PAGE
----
September 14, 2009 by juniorannex
Today was a day off and I opted for the tour of Northern Netherlands – thinking it would be primarily of Friesland. However, we went rather farther afield than I expected. Our bus took us west towards the Barrier Dyke or ‘afsluitdijk‘ which prevents the North Sea from entering the Netherlands and has created a freshwater lake the ‘IJsselmeer’ to the south of it. Quite a fantastic piece of engineering when you consider that the plan as implemented was conceived in 1891, with the Dutch Parliament approving it in 1918 and then building it between 1927 and 1932. The whole dyke 32km in length and is 90m wide at the base and slopes up to be at least 10m above the spring high tide. It carries a four lane autobahn on the lower inland side. After a brief stop at the site where the east and west sides of the dyke met, thus completing the enclosure and creating the IJsselmeer, our bus carried us on southwest towards the village of Zaanse Schan in the district of Zaandam, which is actually quite close to Amsterdam.
Zaanse Schan is a village preserved to represent life in the 1500 – 1600s, although with the coach loads of tourists, not surprisingly quite a few of the houses have been turned into commercial enterprises to cater to a captive audience. Think upper canada village but with the added feature of overpriced dutch trinkets for sale throughout the village. Interestingly, about one third of the houses are privately owned and lived in by families, albeit with hordes of tourists passing by in front.
At Zaanse Schan I discovered the answer to a question which had been puzzling me somewhat – “what is up with wooden clogs”? I mean who would willingly put their feet into uncomfortable wooden vices? There is a whole museum devoted to the story of the clog, and in short it goes something like this.
Long before there was widespread use of hydraulic machinery (the famous dutch windmills being the first of these), the locals would dig drainage ditches by hand, heaving the spoil up into the centre, creating the ‘polder‘, upon which they would build their houses, towns, farms etc. The soil is very peaty and they learned early on that pressing the peat spoil to remove excess water would (1) improve their drainage and quality of the soil for agriculture, and (2) would produce a sort of peat coal which could be burned to heat homes. The first clogs were in fact wooden footwells carved into flat pieces of wood, with which the locals could press water out of the soil. Over time, the necessity to press water became less important and the flat pieces of wood became obsolete, leaving the wooden shoe, which then became a useful cultural icon, and adapted for other uses. Notably a special clog with up to three or four inches of wood above the crown and toes of the foot was created which could be used as a fulcrum for levers being applied to move rocks in dyke building projects. The first ‘safety toe’ boot so to speak.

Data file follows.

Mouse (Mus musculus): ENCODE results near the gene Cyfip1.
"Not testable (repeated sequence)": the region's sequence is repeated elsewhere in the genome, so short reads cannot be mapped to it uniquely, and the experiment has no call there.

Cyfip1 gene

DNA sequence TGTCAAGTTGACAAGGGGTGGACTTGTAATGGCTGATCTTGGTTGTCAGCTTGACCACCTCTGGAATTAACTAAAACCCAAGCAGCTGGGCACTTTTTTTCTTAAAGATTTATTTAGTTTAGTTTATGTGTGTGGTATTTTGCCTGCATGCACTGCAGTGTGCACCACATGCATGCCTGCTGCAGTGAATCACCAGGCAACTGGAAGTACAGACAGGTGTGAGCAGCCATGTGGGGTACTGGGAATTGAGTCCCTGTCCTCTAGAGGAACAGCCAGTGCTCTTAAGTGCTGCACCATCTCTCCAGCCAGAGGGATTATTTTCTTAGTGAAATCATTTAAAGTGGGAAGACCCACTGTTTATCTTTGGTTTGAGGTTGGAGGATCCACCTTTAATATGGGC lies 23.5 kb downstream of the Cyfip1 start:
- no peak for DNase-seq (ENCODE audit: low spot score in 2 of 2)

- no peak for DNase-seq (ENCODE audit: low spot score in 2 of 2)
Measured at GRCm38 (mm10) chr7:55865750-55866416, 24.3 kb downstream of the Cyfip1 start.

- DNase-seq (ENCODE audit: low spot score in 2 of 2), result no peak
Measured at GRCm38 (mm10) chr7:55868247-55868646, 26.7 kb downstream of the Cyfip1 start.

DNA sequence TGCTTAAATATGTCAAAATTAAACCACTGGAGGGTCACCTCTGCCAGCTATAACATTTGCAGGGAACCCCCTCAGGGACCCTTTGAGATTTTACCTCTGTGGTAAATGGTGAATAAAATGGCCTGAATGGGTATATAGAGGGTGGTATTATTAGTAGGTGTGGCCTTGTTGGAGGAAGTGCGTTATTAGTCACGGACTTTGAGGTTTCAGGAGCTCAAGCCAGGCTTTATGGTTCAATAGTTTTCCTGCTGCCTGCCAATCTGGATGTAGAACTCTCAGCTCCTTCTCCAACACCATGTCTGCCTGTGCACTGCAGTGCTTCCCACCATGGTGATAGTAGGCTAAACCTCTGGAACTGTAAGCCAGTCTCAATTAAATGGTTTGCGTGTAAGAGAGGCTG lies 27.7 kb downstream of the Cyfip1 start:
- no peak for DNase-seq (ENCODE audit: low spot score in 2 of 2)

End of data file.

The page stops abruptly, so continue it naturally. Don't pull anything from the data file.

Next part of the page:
After two hours, a small snack and beer, we loaded the bus and headed off to Volendam and thence to the island of Marken situated on the western edge of the IJsselmeer. I found Volendam to be a bit more interesting than Marken, which although it is also an area of old villages, there isn’t much to do on a Sunday except to browse countless harbourside souvenir shops. We returned to Volendam, grateful for the well stocked bar on board, and then our two hour return to Zoutkamp.
Interestingly, even around Zoutkamp, the land must be about 10feet below sea level, as the main dykes are all a minimum of at least 20feet (6m) high. There are almost no fences between farm fields, as they demarcate fields with drainage ditches of sufficient depth and width to discourage sheep, cattle and horses from moving to the greener pastures. Each drainage ditch, in turn runs out to meet with a signficantly larger collector ditch, which in some places is twenty feet or more across. The dutch windmills which are the cliche of this country are actually intended to move water from the lowest ditches up in succession to higher ditches, and then finally near the sea, they pump water up and out into the north sea.